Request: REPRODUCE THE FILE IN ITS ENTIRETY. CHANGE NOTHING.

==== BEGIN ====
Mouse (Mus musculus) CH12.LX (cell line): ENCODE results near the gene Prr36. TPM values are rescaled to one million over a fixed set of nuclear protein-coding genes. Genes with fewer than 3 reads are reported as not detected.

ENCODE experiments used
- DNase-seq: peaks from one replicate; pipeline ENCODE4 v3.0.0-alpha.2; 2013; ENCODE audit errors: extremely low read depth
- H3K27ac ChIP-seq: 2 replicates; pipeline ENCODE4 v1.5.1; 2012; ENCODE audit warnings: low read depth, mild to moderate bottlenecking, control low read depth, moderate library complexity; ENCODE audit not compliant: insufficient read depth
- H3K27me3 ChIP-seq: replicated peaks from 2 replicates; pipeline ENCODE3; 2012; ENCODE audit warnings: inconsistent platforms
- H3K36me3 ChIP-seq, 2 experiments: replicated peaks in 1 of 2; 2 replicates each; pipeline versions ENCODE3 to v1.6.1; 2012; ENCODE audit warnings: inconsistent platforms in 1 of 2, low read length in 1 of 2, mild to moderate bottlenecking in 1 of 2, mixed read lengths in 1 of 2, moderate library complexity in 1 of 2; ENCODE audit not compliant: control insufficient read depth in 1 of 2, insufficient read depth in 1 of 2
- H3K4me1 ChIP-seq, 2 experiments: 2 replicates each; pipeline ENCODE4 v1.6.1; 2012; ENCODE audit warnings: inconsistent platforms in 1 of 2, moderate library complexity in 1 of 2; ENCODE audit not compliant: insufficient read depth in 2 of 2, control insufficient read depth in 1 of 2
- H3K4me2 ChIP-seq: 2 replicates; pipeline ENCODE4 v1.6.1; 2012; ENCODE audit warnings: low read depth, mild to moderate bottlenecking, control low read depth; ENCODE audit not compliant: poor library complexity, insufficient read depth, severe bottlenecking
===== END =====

Mouse (Mus musculus) CH12.LX (cell line): ENCODE results near the gene Prr36. TPM values are rescaled to one million over a fixed set of nuclear protein-coding genes. Genes with fewer than 3 reads are reported as not detected.

ENCODE experiments used
- DNase-seq: peaks from one replicate; pipeline ENCODE4 v3.0.0-alpha.2; 2013; ENCODE audit errors: extremely low read depth
- H3K27ac ChIP-seq: 2 replicates; pipeline ENCODE4 v1.5.1; 2012; ENCODE audit warnings: low read depth, mild to moderate bottlenecking, control low read depth, moderate library complexity; ENCODE audit not compliant: insufficient read depth
- H3K27me3 ChIP-seq: replicated peaks from 2 replicates; pipeline ENCODE3; 2012; ENCODE audit warnings: inconsistent platforms
- H3K36me3 ChIP-seq, 2 experiments: replicated peaks in 1 of 2; 2 replicates each; pipeline versions ENCODE3 to v1.6.1; 2012; ENCODE audit warnings: inconsistent platforms in 1 of 2, low read length in 1 of 2, mild to moderate bottlenecking in 1 of 2, mixed read lengths in 1 of 2, moderate library complexity in 1 of 2; ENCODE audit not compliant: control insufficient read depth in 1 of 2, insufficient read depth in 1 of 2
- H3K4me1 ChIP-seq, 2 experiments: 2 replicates each; pipeline ENCODE4 v1.6.1; 2012; ENCODE audit warnings: inconsistent platforms in 1 of 2, moderate library complexity in 1 of 2; ENCODE audit not compliant: insufficient read depth in 2 of 2, control insufficient read depth in 1 of 2
- H3K4me2 ChIP-seq: 2 replicates; pipeline ENCODE4 v1.6.1; 2012; ENCODE audit warnings: low read depth, mild to moderate bottlenecking, control low read depth; ENCODE audit not compliant: poor library complexity, insufficient read depth, severe bottlenecking